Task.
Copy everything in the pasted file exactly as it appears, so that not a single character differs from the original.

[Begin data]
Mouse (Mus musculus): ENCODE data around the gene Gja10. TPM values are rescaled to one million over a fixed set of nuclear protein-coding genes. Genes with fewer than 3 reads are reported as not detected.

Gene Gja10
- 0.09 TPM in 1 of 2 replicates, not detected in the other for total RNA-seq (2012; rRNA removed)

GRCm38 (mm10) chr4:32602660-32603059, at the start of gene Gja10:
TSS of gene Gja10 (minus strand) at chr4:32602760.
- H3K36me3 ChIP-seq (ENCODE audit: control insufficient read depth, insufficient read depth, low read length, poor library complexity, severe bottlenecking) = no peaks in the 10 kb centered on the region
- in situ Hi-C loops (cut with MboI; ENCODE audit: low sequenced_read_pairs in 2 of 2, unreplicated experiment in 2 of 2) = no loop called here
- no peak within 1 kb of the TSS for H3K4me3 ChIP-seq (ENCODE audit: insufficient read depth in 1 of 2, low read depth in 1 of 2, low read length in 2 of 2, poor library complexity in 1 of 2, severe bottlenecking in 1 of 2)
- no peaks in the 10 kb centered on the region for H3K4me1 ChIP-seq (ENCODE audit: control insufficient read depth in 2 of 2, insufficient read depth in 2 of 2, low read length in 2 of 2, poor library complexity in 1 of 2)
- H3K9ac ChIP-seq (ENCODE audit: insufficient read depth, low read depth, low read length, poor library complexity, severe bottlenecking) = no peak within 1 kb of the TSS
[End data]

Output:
Mouse (Mus musculus): ENCODE data around the gene Gja10. TPM values are rescaled to one million over a fixed set of nuclear protein-coding genes. Genes with fewer than 3 reads are reported as not detected.

Gene Gja10
- 0.09 TPM in 1 of 2 replicates, not detected in the other for total RNA-seq (2012; rRNA removed)

GRCm38 (mm10) chr4:32602660-32603059, at the start of gene Gja10:
TSS of gene Gja10 (minus strand) at chr4:32602760.
- H3K36me3 ChIP-seq (ENCODE audit: control insufficient read depth, insufficient read depth, low read length, poor library complexity, severe bottlenecking) = no peaks in the 10 kb centered on the region
- in situ Hi-C loops (cut with MboI; ENCODE audit: low sequenced_read_pairs in 2 of 2, unreplicated experiment in 2 of 2) = no loop called here
- no peak within 1 kb of the TSS for H3K4me3 ChIP-seq (ENCODE audit: insufficient read depth in 1 of 2, low read depth in 1 of 2, low read length in 2 of 2, poor library complexity in 1 of 2, severe bottlenecking in 1 of 2)
- no peaks in the 10 kb centered on the region for H3K4me1 ChIP-seq (ENCODE audit: control insufficient read depth in 2 of 2, insufficient read depth in 2 of 2, low read length in 2 of 2, poor library complexity in 1 of 2)
- H3K9ac ChIP-seq (ENCODE audit: insufficient read depth, low read depth, low read length, poor library complexity, severe bottlenecking) = no peak within 1 kb of the TSS